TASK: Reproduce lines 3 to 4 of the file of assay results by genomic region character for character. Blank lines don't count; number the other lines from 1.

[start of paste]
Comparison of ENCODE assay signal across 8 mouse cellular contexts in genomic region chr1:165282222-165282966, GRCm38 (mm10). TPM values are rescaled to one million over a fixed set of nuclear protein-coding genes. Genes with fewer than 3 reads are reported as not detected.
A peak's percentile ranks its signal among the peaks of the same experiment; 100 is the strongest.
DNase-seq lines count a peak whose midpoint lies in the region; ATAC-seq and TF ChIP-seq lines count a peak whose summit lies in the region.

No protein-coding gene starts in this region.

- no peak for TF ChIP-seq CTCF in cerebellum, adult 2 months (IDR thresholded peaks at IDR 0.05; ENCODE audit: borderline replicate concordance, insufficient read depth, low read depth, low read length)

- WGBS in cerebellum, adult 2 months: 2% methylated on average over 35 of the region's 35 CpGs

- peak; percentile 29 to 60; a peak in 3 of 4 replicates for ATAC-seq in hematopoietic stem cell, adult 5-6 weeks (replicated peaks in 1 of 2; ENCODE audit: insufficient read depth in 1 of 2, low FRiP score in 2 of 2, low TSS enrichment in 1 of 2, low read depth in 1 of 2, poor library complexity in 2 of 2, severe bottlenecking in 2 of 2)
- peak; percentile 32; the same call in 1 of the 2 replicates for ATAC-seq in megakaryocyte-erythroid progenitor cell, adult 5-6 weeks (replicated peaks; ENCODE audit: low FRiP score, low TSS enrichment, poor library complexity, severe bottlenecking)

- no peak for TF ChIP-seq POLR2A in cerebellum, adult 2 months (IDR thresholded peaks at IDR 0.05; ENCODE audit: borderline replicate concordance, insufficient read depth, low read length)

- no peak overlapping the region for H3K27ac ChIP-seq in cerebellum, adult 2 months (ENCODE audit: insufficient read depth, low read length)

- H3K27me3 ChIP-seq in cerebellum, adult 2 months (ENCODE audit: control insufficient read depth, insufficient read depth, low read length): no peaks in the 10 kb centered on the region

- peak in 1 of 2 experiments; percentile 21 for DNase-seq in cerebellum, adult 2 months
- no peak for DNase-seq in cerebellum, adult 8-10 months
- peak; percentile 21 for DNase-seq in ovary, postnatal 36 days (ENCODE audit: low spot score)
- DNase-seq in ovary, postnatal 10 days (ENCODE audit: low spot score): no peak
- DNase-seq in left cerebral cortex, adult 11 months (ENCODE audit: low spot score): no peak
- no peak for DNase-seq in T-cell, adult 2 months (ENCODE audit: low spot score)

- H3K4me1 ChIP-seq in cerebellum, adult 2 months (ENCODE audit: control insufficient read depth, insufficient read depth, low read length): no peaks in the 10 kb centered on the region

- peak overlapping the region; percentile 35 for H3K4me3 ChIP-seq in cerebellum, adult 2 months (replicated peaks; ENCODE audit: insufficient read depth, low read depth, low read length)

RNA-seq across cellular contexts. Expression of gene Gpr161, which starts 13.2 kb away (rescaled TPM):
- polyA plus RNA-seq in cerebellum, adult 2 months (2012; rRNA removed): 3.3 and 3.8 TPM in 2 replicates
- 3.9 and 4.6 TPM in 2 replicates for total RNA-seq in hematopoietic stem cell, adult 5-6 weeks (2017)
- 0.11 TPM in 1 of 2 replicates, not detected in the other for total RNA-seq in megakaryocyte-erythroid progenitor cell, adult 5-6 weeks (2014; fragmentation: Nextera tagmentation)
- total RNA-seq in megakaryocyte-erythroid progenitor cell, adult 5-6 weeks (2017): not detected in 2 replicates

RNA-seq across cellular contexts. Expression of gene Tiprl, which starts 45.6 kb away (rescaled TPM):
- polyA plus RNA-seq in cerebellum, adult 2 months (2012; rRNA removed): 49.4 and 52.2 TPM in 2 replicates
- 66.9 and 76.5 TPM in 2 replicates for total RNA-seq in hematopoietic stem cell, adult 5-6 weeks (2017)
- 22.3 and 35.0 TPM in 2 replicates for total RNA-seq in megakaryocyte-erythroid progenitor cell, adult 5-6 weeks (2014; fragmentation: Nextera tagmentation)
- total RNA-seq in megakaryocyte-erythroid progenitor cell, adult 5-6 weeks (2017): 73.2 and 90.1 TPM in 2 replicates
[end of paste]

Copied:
DNase-seq lines count a peak whose midpoint lies in the region; ATAC-seq and TF ChIP-seq lines count a peak whose summit lies in the region.

No protein-coding gene starts in this region.